I recently did some research on the process of making Japanese Iced Coffee. It was something I have seen mentioned from time to time while reading about coffee making processes and I thought it was time to give it a shot. I am a big fan of cold brew and as a coffee hobbyist I am always interested in trying out new methods of making coffee. In my searching I found this article on why people should switch from cold brewing to icing their coffee. It makes some good points. I have been learning more about the extraction process and what is happening chemically to the coffee. Having a good scientific understanding of the coffee brewing process sounds like it will lead to better brewing and will also be super fun. In that article it points out some things that happen only when the coffee is brewed hot that doesn’t happen with cold water.
This was noticed by coffee brewers in Japan and there this method of icing while brewing was developed. If you’re not familiar with it the process is basically brewing coffee hot as you would normally, but replacing some of the water with ice that is placed at the bottom of your brew vessel. Then you brew the coffee as you normally would with hot water. The hot water pours down onto the ice and melts it. The water from the ice becomes part of the coffee and finishes off the coffee:water ratio while also cooling it down. In my research on this method I found this video demo from Counter Culture Coffee that does a good job of demoing how it’s done.
I took that process and adapted its method into a recipe I got from Victrola Coffee recently on their Instagram feed. Looking at the Counter Culture recipe I saw they were using 1/3 of the weight of their water in ice and then boiled the rest. I took that to use 264 grams of ice and then used 536 grams of boiling water to make the 800 grams of water the Victrola recipe calls for. Other than that I didn’t change the Victrola recipe. If you’re going to attempt this I would suggest using crushed ice or at least very small cubes as it should make accurate weighing much easier, I had to get creative with finding some small pieces in the back of my ice machine. It will also make it easier to get ice down through the neck and into the bottom of your Chemex or other brewing vessel. Once I had the ice weighed out I put it back into the freezer to keep it frozen while I got everything else going. Everything else was my usual process for making coffee in my Chemex. After rinsing the filter I poured out the water and removed the filter to place the ice.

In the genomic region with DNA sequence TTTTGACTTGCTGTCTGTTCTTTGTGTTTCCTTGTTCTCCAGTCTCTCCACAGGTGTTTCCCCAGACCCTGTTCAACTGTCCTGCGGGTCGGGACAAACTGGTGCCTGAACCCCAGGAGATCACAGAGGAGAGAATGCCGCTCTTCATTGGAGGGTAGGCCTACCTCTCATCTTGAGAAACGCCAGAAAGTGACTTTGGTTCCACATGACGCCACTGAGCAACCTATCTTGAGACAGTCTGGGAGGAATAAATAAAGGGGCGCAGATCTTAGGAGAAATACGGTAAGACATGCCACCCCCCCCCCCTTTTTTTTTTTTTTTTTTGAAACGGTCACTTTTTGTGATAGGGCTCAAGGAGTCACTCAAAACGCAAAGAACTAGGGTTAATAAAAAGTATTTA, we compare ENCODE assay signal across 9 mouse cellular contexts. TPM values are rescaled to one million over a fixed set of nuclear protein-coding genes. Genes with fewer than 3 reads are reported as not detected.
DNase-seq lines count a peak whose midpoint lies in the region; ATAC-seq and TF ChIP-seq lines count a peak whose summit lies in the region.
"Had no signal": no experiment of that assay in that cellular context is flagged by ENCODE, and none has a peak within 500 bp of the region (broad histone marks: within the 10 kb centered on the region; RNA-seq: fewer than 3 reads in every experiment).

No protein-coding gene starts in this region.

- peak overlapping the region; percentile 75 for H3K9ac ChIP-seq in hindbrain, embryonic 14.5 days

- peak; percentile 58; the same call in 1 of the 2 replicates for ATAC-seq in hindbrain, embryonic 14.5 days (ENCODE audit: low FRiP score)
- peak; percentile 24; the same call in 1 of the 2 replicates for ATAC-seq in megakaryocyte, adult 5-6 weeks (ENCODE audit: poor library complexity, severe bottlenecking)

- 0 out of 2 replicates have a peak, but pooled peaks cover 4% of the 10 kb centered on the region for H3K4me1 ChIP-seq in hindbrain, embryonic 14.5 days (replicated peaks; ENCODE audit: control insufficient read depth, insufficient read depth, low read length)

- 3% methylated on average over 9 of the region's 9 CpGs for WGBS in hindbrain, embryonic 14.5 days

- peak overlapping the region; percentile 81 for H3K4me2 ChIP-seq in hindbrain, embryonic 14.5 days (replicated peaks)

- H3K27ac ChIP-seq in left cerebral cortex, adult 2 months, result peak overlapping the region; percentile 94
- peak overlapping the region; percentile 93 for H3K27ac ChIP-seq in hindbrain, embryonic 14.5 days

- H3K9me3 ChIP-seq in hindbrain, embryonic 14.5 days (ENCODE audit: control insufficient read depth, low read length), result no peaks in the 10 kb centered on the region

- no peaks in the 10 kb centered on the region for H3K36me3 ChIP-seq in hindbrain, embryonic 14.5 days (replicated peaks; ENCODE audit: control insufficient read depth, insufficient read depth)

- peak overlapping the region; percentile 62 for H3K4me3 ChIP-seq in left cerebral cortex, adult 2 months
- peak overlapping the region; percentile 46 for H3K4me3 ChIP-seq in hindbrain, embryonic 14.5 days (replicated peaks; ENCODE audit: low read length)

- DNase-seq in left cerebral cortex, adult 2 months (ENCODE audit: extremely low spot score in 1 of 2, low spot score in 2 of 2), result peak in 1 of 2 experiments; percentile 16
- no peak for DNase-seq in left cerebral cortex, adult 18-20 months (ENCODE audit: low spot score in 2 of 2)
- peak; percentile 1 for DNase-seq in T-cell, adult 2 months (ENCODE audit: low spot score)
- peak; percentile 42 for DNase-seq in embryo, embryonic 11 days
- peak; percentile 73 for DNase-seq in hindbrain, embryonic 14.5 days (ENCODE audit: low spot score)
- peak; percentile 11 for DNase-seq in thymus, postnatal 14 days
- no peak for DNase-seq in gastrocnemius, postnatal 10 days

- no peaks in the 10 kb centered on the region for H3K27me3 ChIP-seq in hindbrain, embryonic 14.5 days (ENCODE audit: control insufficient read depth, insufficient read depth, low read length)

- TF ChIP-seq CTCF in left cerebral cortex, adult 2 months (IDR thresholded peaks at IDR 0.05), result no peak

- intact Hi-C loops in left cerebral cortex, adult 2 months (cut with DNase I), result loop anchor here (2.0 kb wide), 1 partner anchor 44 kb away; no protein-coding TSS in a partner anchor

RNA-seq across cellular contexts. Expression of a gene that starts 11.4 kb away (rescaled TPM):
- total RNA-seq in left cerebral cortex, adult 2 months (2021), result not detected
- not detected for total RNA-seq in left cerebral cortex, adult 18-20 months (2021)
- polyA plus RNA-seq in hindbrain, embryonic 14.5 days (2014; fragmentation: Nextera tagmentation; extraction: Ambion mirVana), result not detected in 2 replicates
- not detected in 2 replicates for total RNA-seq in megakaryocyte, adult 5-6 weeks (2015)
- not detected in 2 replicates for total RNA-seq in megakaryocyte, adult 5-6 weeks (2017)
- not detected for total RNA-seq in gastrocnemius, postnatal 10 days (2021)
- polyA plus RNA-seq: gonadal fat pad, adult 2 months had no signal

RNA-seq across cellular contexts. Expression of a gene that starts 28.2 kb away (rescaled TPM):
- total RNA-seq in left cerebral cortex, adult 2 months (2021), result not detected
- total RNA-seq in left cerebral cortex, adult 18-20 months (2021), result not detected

I was skeptical that the ice would melt, but as I hit the 4:30 mark the cubes were all gone for the most part. Giving the coffee a swirl as I normally do finished them off completely. This is another part where smaller bits of ice would do better. I had one cube that was particularly larger and I was worried it wouldn’t melt all the way, but thankfully it did.
Once I had it done I poured some glasses to try it out. I noticed that the Chemex was pretty cold, but wasn’t totally chilled everywhere. If I wasn’t going to be drinking it right away I would definitely chill it in the fridge to get it completely cold. Since I was trying it right off I poured it over ice to finish off chilling it and I must say that it was super tasty. The aromas of a hot brewed coffee were totally there, which isn’t always apparent from a cold brew. I do wonder how much of that will stick around. I stored some of this coffee in our fridge in the Chemex and had it the next day. It was still good, but the aromas weren’t really there any longer. This is more likely due to the fact that I stored it in the open Chemex as a container. The flavor notes of the coffee were very present. The coffee I made was a Colombia from Bows & Arrows that has a really nice apricot flavor that really came forward. I am interested in trying this out with other really fruit forward coffees.
I am definitely a fan of this method after my first try and I will be trying it out again. It wasn’t too difficult to adapt my coffee making process to make it work. I am considering using a bowl of ice next time to place the Chemex in and still use my normal amount of water. This should still chill the coffee as it falls down into the bottom of the vessel, but then I don’t have to worry about adjusting my coffee:water ratio to account for the ice I use.
Have you ever had Japanese Iced coffee? Have you ever made it yourself? If not, I would definitely recommend it. If you have I’d be really interested to hear your thoughts on it and what your approach to it was.